After doing some research Monsone eventually found a solicitor who wrote her client a legal letter demanding payment. She says: ‘This only cost £100, but it made us look serious enough for them to consider that there may be legal ramifications if they didn’t pay. I recovered all the money minus the interest they owed.’
Don't mess around:
Carl Hackman, director of debt collection agency CCI Legal, says that over the last two years there has been a growing demand on the part of small businesses for using their services. The company typically charges ten per cent of the total amount recovered. He says: ‘Small companies often don’t want to upset their larger clients. So by using third-party intervention it's diplomatic and tactful and in everyone’s interest.’
Hackman adds that the advantage for a small business with this approach is that it has a better chance of retaining its client, as the company is only paying what it owes. ‘No late charges are incurred and our fee is paid by the small business,’ says Hackman.
Benjamin Smart, regional manager of Business Link London, suggests there are other things you can do before taking legal action or calling in a third party. He says it is a good idea to visit the company first and find out if there are any discrepancies with the outstanding balance.
‘This should be followed up with a phone call to set a date and standing order for when the money is due to be paid by the client,’ says Smart. 'If it is a large amount of money, say around £100,000, this is the point where you can get the bank to bring in invoice financing. If the company doesn’t follow through with the payment the bank pays 90 per cent of the money upfront to you, and then chases the debtor with legal action.’
Kick up a fuss:
In a landmark victory for small businesses, Justine Thompson, director of training company MTa International, took on pharmaceutical giant Boots for extending its payment policy to 75 days and charging a 2.5 per cent processing fee. She says: ‘As soon as we started to get the media involved and I had agreed to speak on the radio, they backed down and changed their terms back to 30 days with no 2.5 per cent fee.’
But Thompson is sceptical about the options currently available to SMEs. She says: ‘I don’t see debt collection as being any better at gaining leverage than legal options; when SMEs start to kick and fuss they are in danger of losing their clients. I was fortunate because I wasn’t in a position where I was reliant on the Boots contracts.’ For Thompson, small businesses need to join together to fight larger organisations. ‘It’s not just a business issue but a moral and ethical one too and it’s not something they can fight on their own.’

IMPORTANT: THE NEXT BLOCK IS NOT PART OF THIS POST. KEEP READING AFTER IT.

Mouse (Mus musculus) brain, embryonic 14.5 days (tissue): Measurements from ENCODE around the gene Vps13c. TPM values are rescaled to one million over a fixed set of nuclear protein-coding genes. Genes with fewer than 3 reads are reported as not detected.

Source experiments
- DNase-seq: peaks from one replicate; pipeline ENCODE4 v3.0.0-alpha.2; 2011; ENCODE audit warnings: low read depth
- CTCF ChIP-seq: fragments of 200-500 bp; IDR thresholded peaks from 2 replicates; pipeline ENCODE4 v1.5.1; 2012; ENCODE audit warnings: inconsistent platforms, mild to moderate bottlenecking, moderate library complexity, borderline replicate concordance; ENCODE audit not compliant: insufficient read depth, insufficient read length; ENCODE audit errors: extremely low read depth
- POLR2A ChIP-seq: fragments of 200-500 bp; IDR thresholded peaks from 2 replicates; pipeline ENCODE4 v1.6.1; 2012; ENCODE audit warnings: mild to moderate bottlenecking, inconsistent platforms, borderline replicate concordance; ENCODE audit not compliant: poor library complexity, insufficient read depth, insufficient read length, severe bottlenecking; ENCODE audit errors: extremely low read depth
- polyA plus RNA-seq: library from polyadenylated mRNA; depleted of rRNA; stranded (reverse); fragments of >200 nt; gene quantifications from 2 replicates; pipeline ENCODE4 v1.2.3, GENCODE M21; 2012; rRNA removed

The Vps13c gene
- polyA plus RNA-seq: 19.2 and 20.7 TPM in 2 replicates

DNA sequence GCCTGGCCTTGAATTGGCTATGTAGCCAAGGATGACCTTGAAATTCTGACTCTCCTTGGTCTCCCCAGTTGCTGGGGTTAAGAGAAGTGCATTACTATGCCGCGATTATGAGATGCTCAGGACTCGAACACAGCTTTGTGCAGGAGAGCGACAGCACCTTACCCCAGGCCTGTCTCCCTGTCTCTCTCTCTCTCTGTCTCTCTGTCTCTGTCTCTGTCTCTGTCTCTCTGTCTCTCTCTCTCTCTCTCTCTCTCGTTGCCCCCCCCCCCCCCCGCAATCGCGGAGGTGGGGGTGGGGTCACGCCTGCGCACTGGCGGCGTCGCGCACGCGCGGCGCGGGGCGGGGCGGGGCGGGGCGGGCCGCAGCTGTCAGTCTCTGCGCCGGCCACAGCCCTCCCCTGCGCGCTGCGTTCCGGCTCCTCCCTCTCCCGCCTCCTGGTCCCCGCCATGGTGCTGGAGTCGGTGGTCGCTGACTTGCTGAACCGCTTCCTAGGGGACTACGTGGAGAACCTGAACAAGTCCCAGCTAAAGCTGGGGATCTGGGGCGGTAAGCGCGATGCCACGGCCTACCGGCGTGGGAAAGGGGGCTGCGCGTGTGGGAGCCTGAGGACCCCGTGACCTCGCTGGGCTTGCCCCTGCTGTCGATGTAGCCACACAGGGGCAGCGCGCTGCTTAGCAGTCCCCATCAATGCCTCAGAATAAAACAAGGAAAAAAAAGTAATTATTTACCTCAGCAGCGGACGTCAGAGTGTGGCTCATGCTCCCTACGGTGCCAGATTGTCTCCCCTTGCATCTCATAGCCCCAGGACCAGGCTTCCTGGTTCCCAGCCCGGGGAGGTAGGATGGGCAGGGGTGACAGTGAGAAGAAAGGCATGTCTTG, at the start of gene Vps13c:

Self-employment body supports calls to end late payment scandal: IPSE, the Association of Independent Professionals and the Self Employed, has today supported calls from business groups, the FSB and IoD, to put an end to the scandal of late payment.
Simon McVicker, Director of Policy and External Affairs at IPSE, said: “Late payment is inexcusable, shameless and completely unfair. Independent professionals don’t receive regular income like employees and therefore rely on being paid on time to keep their business afloat.
“Late payment is a key issue for the self-employed which is why it is at the forefront of our manifesto. The Conservatives are taking steps in the right direction by acting on IPSE’s proposal for a small business conciliation service and enforcing the Prompt Payment Code, but we still must put pressure on big businesses to do the right thing when it comes to paying their suppliers. We would like to see all the major Parties agree to this before the General Election."
A survey commissioned by IPSE with ComRes shows overwhelming support from the general public to tackle the problem of late pay. The survey asked 1,000 ‘traditional’ employees and self-employed professionals in the UK’s most marginal constituencies and found 79% support strengthening rules to prevent this issue. The survey also found 78% of people support developing a way for small businesses to settle disputes without court action.
Simon McVicker added: “IPSE stands with the IoD and the FSB in tackling the scandalous problem of large businesses bullying suppliers by enforcing long payment terms. “Our research shows that the general public overwhelmingly support proposals to end the scandal of late payment and we hope big businesses will wake up to public opinion.
“Late pay means microbusiness owners get caught in a catch-22 situation - they rely on regular pay but can’t excessively chase payment because it ruins relationships. We will continue to work with Government and business to ensure the culture of payment is radically changed across the board.”